Displaying items by tag: Food

The Riverside Park Center was bustling last Saturday! The 11th annual Local Farmer Open House attracted approximately 1,000 people to our Riverside Park branch to meet local farmers and learn about Community Supported Agriculture (CSA). Visitors chatted with 17 local farmers as the farmers enthusiastically shared information about their farms, their philosophies, and the food they grow. The workshops, including: Introduction to CSAs, Cooking from Your CSA Box and Multiple Biological Effects from Low Level Pesticides in Foods, were packed and people were enjoying good food and good conversations throughout the day. Thank you to the farmers, the presenters, the food trucks, and to all of you who attended. Hope to see you next year!

Take a look at these photos from the event:

Steve Levsen, his wife Andrea and their three children are the family who founded and run Stoney Meadow Farm. Their organically-grown produce flourishes on more than 10 acres. With a combined 50+ years of farming experience, they grow a wonderful, carefully chosen variety of vegetables, fruits and herbs picked within hours of making their way into your kitchen. Some of the distinguishing features of Stoney Meadow include: 16 week peak season CSA Farm share program, extended season share option as well, accommodating members’ vacations, not using black plastic on their crops, focusing on education and nutrition, offering a weekly newsletter/blog, farm tour and picnic, and various payment options.

Like a number of farmers drawn to what is often referred to as the "local food movement," Sandy Raduenz and David Kozlowski of Pinehold Gardens were not born into farming families.  In fact, they left their full-time "office" careers in their 40's to pursue this physically demanding yet rewarding vocation.  They became owners of their farm in 2004 yet have offered a Community Supported Agriculture (CSA) program since 1995.  

They work to provide the freshest, highest quality fruits and vegetables, educate members and nonmembers on sustainable food and energy issues and illustrate the importance of community in our food system.  They are motivated by this commitment and the opportunity to make the world just a little better.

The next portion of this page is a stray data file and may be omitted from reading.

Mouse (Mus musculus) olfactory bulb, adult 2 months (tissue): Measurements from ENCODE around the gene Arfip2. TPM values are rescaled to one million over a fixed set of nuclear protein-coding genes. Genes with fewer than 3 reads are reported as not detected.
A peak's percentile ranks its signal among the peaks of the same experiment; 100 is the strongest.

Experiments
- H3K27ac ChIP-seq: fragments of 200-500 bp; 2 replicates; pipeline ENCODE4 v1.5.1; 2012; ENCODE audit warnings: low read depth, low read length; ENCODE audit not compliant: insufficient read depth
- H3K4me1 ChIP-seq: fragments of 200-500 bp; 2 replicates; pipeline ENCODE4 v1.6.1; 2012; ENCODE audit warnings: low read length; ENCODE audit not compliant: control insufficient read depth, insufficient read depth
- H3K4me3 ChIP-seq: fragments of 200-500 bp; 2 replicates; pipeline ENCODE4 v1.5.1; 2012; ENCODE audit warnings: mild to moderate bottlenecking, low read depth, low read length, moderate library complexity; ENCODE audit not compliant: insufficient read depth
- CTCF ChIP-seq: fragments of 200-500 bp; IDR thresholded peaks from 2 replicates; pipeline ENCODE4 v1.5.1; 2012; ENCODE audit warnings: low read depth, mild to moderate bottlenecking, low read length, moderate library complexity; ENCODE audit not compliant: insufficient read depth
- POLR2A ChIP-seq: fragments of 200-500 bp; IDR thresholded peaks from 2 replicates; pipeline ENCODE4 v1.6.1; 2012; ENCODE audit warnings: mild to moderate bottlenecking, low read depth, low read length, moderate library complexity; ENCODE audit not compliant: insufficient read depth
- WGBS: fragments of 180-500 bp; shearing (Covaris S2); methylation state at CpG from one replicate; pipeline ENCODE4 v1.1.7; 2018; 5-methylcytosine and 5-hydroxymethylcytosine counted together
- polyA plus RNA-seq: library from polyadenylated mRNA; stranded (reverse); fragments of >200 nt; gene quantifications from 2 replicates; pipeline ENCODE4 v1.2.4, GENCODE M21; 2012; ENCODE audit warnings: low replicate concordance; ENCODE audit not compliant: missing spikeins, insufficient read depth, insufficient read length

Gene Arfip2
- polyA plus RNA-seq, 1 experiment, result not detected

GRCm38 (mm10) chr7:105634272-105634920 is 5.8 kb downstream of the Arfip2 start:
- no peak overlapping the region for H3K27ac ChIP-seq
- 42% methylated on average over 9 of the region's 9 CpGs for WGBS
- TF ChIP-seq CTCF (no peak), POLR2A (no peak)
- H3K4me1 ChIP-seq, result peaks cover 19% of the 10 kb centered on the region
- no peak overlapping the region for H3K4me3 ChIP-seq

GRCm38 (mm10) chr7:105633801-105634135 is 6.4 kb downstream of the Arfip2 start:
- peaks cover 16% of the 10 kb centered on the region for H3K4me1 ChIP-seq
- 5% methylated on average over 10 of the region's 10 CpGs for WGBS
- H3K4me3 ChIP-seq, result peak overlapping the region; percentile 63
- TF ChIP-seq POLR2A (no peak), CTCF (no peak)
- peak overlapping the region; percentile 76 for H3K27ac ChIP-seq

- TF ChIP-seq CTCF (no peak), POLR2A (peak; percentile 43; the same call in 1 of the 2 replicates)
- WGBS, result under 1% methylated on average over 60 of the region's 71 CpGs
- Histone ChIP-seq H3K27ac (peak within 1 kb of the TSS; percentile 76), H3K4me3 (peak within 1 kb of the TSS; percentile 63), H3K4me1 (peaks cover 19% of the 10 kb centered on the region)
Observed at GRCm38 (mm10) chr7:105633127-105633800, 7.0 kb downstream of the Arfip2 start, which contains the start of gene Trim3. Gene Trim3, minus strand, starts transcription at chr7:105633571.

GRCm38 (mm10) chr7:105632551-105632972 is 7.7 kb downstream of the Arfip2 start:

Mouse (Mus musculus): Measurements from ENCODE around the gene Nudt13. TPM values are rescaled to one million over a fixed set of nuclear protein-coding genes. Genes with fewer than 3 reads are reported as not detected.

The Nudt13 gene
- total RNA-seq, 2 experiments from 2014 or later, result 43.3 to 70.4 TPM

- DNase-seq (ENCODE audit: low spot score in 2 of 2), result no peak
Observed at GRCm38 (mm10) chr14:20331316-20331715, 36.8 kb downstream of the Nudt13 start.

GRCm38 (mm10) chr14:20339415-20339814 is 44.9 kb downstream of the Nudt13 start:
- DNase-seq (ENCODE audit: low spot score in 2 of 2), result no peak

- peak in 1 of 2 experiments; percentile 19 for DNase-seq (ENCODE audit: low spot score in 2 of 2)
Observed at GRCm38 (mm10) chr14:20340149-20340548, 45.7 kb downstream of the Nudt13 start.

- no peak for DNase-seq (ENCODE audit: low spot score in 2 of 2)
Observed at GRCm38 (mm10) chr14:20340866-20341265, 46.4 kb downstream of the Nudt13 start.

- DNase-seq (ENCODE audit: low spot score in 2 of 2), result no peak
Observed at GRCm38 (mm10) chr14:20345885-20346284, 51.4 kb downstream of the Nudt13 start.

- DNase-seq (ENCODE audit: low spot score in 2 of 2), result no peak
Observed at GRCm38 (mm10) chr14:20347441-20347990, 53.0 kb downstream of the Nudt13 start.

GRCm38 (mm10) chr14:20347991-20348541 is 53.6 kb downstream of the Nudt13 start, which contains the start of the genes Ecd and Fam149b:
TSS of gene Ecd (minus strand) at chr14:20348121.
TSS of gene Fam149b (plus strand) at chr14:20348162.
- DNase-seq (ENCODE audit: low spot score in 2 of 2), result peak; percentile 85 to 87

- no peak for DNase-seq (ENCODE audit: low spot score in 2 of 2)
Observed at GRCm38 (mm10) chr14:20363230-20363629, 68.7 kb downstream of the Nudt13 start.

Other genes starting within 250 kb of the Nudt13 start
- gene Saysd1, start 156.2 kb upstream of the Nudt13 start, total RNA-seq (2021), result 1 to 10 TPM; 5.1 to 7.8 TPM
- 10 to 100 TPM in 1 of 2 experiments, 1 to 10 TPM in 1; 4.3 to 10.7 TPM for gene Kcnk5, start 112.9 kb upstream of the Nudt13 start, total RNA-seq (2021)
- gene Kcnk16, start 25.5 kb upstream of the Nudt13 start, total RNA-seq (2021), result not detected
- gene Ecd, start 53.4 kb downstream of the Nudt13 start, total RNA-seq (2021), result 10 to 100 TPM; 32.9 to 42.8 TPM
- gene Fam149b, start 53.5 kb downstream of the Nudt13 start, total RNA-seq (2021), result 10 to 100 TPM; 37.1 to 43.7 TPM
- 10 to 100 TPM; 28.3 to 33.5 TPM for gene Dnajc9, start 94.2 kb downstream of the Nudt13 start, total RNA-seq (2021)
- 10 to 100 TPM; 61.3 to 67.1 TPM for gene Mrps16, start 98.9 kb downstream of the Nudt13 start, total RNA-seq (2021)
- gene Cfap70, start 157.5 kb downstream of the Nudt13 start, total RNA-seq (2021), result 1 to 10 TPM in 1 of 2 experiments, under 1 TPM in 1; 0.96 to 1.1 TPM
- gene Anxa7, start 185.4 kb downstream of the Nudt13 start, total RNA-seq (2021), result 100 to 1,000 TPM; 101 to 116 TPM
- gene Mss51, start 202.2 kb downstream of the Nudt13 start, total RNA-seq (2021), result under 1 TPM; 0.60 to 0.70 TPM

JenEhr Family Farm has been offering CSA shares for 15 years along with sales at farmers markets, to natural food cooperatives and area restaurants. As Wisconsin natives and growing up on farms, owners Paul Ehrhardt and Kay Jensen understand the soil and infrastructure needs in growing healthy organic produce year round. Everything in their CSA share is grown at the farm, from early summer strawberries and blueberries to late fall broccoli and spinach. Using early season hoop houses, deep well irrigation and complimented with an incredible farm crew, JenEhr offers organic, sustainable and nutritious produce from April to December with informative weekly email newsletters. Every pickup site is staffed by someone from the farm to answer any questions about the items in the share.

Running an organic CSA farm takes a lot of people. And while it's easy to talk about Kay and Farmer Paul from JenEhr Family Farm, they'd prefer to talk about the folks doing the hard work involved in bringing produce to members each week.

Old Plank Farm is in its fifth year as a Community Supported Agriculture (CSA) farm offering sustainably grown produce, eggs and poultry to the Milwaukee area. The farm is located on 25 acres in Sheboygan County in the town of Plymouth.

Stephanie Bartel owns and operates Old Plank Farm. Prior to beginning this farm five years ago, she worked for several years at a neighboring CSA, Springdale Farm. With her excellent crew of interns, Stephanie is excited to be able to provide CSA boxes for nearly 200 families this coming season. She lives and works at her 25 acre farm year round, taking care of the laying flocks in the winter, and endlessly reading and studying ways to improve her land, farm and produce each year.

For Jill Holstine, owner and operator of Rubicon River Farm (RR Farm), fresh, healthy food plays a role in healing the body as well as the soul.

Jill was working as a marketing director and used gardening as a way to “decompress”.  Then she began experiencing health issues. She started RR Farm as a hobby in 2009 because she realized she needed to turn to people and soil to heal. Her hobby and garden grew from a ½ acre to 3 acres in a few years.